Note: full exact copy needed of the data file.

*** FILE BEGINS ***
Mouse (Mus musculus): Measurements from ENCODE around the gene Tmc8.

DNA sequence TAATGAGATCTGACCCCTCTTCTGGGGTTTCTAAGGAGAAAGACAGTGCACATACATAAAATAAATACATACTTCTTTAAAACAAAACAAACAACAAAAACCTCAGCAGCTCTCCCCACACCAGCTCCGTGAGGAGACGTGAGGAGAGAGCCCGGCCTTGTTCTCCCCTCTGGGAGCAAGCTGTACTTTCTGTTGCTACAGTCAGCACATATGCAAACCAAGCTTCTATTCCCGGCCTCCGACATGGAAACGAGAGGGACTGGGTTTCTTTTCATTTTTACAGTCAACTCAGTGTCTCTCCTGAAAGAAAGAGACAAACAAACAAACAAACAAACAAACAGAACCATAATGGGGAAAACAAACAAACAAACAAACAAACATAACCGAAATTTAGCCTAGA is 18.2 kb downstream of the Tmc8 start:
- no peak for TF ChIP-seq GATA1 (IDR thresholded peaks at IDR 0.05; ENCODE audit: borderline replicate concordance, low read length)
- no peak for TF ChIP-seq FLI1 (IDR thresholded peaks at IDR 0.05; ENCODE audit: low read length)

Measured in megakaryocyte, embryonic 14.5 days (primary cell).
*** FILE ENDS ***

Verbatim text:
Mouse (Mus musculus): Measurements from ENCODE around the gene Tmc8.

DNA sequence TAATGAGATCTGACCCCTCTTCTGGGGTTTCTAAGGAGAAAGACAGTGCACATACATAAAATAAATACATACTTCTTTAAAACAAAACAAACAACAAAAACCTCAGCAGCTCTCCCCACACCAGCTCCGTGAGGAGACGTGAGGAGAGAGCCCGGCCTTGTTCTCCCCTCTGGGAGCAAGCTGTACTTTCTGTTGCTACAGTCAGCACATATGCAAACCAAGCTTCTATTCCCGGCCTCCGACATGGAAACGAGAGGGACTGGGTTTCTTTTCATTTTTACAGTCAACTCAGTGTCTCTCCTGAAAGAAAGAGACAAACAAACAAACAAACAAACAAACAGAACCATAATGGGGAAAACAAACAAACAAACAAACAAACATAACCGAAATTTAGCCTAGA is 18.2 kb downstream of the Tmc8 start:
- no peak for TF ChIP-seq GATA1 (IDR thresholded peaks at IDR 0.05; ENCODE audit: borderline replicate concordance, low read length)
- no peak for TF ChIP-seq FLI1 (IDR thresholded peaks at IDR 0.05; ENCODE audit: low read length)

Measured in megakaryocyte, embryonic 14.5 days (primary cell).